Tag Archives: Tree Boring Beetles

Tree-Boring Beetle Description and Prevention

Metallic wood boring beetles are tree killers

Avoid losing your trees to a tree-boring beetle infestation. Knowing how to identify tree-boring beetles and prevent them from destroying your trees will help you preserve and strengthen your landscape’s ecosystem.

72tree.com gathered the following information to help you identify tree-boring beetles, the damage they do to trees, how to treat them, and how to prevent beetle infestations.

Tree-Boring Beetle Damage

Borers tunnel into trees to feed on their inner wood. Symptoms can be slightly different depending on the borer, but in general, these critters create holes in tree bark, leave behind sawdust or sap and cause leaf discoloration and branch dieback, and can ultimately kill the tree. Consider the following:

Emerald Ash Borer (Agrilus planipennis)

Emerald ash borer (EAB), Agrilus planipennis, is an exotic beetle discovered in southeastern Michigan near Detroit in the summer of 2002. The adult beetles feed on ash foliage but cause minor damage. The emerald ash borer’s larval stage is responsible for the damage that leads to the host tree’s death. The larvae’s feeding under the tree bark eventually interrupts the tree’s ability to transport water and nutrients from the roots to the tree’s foliage, causing ash tree decline and death.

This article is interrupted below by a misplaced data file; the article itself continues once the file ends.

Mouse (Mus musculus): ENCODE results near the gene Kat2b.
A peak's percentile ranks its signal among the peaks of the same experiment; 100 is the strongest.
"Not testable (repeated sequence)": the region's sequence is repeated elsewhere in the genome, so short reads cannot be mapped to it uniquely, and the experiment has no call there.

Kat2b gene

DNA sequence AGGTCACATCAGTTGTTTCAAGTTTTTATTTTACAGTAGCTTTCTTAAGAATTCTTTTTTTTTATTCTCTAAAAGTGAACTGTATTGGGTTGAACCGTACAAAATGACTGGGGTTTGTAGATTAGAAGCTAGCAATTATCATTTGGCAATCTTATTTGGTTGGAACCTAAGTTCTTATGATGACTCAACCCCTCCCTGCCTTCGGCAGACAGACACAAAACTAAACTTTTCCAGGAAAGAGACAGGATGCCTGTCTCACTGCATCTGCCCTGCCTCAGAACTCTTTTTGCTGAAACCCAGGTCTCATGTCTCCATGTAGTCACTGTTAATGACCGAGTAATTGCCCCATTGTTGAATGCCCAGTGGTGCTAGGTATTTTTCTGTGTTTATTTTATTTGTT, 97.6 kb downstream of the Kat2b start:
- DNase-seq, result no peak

The emerald ash borer has decimated over 40 million ash trees in Michigan alone and tens of millions throughout other states and Canada. Small (younger) trees can die as soon as one to two years after an EAB infestation, while more mature infested trees can survive three to four years. Without intervention and preventative measures, an EAB infestation is 100% fatal to the host.

Vulnerable Tree Species – All eastern North American ash species are susceptible to EAB, including green, white, black, blue, and pumpkin ash trees.
Infestation Signs – Thinning and yellowing leaves, D-shaped holes in the bark, and severe canopy and bark loss